Rush, of J&L 4 Wheel Drive Center says, “Aftermarket products doing well at this time would be ReadyLift and Truxxx leveling kits. Wheel and tire combo sales are high at the moment, as well. In the next few months, aftermarket sales should remain steady up until the latter part of the season. The reason for the projection is due to prior-year’s sales during the season.”

Hendrickson of Heartland Four Wheel Drive & Transmission lists ReadyLift leveling kits, Rancho suspension items, Warn accessories/recovery. Plus, she says, “Tires and wheels have been doing well, but not the really large tires – mainly tires for everyday use (road use). We have requests every day for used offroad tires (we have a very limited selection). We expect the above items to continue to do well throughout the year; the economy seems to be moving.”

Where sales are slowing

While the above-mentioned sales categories certainly demonstrate great activity and growth, we also asked about whether any 4×4, Jeep and/or truck product categories seem to be slowing down sales-wise. In Wyoming, Nusz names three: “Flat-style running boards, diesel exhaust systems and cold-air intakes.”

Rush, in Wisconsin, tells us this: “Sales that are slowing seem to be the power programmers [whereas they do well for Fishbourne], as well as [for us] lift kit sales. This includes 3″ to 4″ lifts as well as tonneau cover and nerf bars. Aftermarket bumper and grille guard sales also have been on a steady decline.”

Hendrickson notes that “higher lifts that need larger tires – and larger tire sizes -affect lift sales. “We are gearing up for the offroad season, but more people are spending money on their everyday trucks, not exclusive offroad vehicles.”

Fishbourne lists these slower movers for his Alberta shop: “Fiberglass running boards, sun visors, racerbacks, headlight/tail-light covers are some products we seldom get asked about, now. Any [tonneau] cover over $1,000 retail has slowed for us over the last two years; and 3″ step bars are slow, as well. The market, we believe, has moved to 4″, 5″ and 6″ step bars.”

Jeeps, Fords at top of 4×4 hill

We also want to know which vehicles our sources work on the most. Are these new ones or repeat business, and are there any changes expected?

Smeigh says, “We work on anything that comes in the door. Right now, Ford trucks and Jeeps seem to be on top, but that can change instantly, and Chevrolet or Ram or even Toyota may take over. Our business is directly related to what the new-car dealers are selling at any given moment. Fleet work is good, but they are very price sensitive, so you have to do your homework in order to get them to purchase.”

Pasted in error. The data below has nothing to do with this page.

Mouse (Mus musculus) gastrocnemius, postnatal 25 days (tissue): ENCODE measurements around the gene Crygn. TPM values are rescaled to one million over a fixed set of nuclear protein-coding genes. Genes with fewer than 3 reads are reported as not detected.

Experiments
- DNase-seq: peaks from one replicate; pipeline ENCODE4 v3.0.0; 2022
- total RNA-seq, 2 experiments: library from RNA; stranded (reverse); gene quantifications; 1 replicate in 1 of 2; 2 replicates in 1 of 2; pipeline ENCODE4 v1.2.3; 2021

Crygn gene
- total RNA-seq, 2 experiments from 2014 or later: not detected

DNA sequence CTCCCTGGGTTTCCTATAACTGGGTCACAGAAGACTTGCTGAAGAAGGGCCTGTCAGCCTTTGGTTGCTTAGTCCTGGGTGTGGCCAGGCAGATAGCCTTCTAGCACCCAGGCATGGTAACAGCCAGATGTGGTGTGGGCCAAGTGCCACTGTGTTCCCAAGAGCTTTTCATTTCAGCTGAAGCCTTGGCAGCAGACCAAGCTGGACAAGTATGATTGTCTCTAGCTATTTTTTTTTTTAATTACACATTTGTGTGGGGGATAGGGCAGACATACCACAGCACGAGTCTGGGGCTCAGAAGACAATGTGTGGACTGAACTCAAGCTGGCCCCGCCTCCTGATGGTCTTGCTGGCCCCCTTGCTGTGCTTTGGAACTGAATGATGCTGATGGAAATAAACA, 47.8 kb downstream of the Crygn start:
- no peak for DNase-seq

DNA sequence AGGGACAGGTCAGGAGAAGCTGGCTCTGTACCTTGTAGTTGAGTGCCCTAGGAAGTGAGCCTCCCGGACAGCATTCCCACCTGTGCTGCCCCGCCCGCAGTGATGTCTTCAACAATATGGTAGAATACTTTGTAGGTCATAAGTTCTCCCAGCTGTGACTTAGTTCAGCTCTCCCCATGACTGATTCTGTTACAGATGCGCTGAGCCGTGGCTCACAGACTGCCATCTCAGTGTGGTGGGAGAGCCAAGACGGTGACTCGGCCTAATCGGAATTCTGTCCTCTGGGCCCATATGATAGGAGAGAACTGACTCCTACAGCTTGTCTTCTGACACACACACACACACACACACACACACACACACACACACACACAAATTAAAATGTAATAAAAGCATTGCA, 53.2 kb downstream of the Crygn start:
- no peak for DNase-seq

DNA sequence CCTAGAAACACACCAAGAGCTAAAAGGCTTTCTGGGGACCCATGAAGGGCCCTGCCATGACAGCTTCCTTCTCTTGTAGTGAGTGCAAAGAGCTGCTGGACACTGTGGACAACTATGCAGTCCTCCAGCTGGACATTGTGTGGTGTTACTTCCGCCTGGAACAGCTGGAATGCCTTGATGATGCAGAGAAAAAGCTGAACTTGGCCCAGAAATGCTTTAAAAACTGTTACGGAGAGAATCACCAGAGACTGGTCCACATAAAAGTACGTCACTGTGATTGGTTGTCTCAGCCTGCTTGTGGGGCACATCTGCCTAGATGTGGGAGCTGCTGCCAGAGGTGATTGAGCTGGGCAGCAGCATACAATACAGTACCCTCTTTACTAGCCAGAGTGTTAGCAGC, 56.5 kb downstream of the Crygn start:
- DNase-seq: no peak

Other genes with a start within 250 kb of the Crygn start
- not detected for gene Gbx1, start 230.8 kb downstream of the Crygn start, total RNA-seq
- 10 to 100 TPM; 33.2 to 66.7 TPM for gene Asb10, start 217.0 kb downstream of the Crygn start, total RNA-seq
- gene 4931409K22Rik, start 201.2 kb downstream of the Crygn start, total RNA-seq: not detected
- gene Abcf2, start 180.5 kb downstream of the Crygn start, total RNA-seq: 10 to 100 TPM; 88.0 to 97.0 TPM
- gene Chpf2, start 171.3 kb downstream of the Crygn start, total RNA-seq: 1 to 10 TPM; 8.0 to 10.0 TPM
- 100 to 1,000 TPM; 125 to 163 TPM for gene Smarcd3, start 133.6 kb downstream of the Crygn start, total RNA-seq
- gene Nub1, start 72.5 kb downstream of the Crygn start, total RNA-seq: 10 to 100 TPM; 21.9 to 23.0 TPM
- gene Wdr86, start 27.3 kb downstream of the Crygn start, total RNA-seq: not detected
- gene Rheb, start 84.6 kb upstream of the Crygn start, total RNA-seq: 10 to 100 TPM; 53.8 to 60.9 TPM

Says Rush, “We don’t see any specific repairs being done on any specific year, make or model. Repair work has been on most everything and anything.”

Hendrickson, though, tells us, “We see mainly American-made 4×4 vehicles [in the 4×4 category]. We work on everything – all makes and models of cars and trucks. We have been seeing both new and repeat customers. We have a very high retention rate for our customers, and our best advertising remains word of mouth. A lot of our offroad customers work on their own trucks and use us as a parts and information source. The thrust of our 4×4 business is everyday-use trucks. Last year, we worked on more classics and restorations than we have this year.”

For Fishbourne, “Ford, Chrysler and General Motors are the three main lines we deal with on a consistent basis,” he says. “A large percentage of our customers are repeat customers who have bought a new vehicle. I see fleet/commercial as being an area with significant growth in our future.”

Nusz keeps it simple: “All of the above.”

Demographically speaking

Let’s talk demographics and find who the typical customer is nowadays. Does our sampling of shops here see tradespeople, enthusiasts, municipal/commercial/utility fleets or those who just want their Jeeps or 4x4s to look “offroadish”?

“Most of our clientele comes from people who would like to improve the appearance of the vehicle more than the functionality,” Rush notes. And Hendrickson, by-and-large, agrees. “Our customers,” he says, “are mainly street-legal people using their vehicles every day, and that want them to look ‘offroadish.’ Enthusiasts would be second, fleets third.”